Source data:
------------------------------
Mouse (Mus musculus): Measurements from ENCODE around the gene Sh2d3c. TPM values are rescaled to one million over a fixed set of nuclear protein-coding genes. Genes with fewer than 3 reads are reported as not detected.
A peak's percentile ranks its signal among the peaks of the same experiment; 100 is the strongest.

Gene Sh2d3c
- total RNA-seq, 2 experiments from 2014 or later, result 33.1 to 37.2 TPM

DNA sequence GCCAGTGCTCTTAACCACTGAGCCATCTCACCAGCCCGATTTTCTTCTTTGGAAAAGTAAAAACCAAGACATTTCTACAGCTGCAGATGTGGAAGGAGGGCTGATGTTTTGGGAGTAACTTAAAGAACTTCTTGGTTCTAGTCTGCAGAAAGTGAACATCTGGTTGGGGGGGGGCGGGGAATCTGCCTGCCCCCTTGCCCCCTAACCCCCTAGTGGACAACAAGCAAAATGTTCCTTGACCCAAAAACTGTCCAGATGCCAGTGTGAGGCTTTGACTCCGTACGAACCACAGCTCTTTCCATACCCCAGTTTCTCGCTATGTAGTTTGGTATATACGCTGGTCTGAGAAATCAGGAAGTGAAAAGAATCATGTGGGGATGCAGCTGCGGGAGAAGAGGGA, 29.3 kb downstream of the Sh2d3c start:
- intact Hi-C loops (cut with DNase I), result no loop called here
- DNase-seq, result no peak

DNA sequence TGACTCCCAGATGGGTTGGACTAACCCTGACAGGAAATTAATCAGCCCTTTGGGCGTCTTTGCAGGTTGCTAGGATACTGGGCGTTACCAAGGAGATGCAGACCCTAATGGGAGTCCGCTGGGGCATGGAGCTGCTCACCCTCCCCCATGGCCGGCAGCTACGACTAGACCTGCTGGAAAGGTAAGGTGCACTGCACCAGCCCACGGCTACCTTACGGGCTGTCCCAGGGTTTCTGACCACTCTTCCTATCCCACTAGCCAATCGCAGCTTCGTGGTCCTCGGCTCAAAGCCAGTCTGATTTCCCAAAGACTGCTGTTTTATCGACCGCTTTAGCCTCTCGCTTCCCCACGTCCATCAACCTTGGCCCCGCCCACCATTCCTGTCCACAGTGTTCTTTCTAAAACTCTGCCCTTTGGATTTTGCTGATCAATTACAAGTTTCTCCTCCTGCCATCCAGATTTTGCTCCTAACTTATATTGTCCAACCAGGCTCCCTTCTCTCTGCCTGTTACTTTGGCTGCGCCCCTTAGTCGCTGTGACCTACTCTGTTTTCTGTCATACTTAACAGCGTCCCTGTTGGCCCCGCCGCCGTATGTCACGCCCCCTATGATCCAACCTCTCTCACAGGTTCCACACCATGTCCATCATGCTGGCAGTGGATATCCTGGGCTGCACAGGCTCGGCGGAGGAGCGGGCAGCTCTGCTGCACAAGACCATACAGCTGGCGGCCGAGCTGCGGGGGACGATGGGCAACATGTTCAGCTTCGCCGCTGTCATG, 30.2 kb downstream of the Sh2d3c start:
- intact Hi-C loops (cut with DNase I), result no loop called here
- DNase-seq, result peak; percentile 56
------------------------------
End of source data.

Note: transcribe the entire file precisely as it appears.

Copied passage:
Mouse (Mus musculus): Measurements from ENCODE around the gene Sh2d3c. TPM values are rescaled to one million over a fixed set of nuclear protein-coding genes. Genes with fewer than 3 reads are reported as not detected.
A peak's percentile ranks its signal among the peaks of the same experiment; 100 is the strongest.

Gene Sh2d3c
- total RNA-seq, 2 experiments from 2014 or later, result 33.1 to 37.2 TPM

DNA sequence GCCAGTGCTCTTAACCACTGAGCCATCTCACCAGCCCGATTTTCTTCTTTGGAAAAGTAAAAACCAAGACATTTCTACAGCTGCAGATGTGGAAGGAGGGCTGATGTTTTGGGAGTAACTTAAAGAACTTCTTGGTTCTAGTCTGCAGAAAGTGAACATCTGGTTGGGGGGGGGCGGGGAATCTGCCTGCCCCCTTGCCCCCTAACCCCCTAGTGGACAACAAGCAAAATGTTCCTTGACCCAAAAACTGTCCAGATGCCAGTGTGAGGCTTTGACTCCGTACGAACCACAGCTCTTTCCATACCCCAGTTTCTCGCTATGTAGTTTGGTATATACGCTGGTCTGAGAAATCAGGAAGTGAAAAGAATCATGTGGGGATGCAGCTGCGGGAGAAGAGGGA, 29.3 kb downstream of the Sh2d3c start:
- intact Hi-C loops (cut with DNase I), result no loop called here
- DNase-seq, result no peak

DNA sequence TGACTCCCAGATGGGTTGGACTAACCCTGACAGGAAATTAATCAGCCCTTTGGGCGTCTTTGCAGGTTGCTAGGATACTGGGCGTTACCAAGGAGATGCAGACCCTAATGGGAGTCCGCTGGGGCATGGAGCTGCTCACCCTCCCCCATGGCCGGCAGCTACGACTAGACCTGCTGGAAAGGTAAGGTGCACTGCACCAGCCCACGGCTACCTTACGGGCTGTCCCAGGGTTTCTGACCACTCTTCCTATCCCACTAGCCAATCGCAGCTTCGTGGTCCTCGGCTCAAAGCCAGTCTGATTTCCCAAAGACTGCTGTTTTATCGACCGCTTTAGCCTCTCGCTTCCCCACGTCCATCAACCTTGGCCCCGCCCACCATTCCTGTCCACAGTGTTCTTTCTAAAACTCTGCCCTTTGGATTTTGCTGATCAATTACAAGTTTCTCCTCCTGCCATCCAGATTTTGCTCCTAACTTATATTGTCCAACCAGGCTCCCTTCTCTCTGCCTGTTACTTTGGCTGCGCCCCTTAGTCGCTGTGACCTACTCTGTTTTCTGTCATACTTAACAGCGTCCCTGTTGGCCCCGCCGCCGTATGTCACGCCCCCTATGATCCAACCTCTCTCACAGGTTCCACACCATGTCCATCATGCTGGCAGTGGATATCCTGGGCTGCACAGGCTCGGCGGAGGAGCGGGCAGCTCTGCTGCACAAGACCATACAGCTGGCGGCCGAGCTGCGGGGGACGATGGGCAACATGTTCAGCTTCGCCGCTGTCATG, 30.2 kb downstream of the Sh2d3c start:
- intact Hi-C loops (cut with DNase I), result no loop called here
- DNase-seq, result peak; percentile 56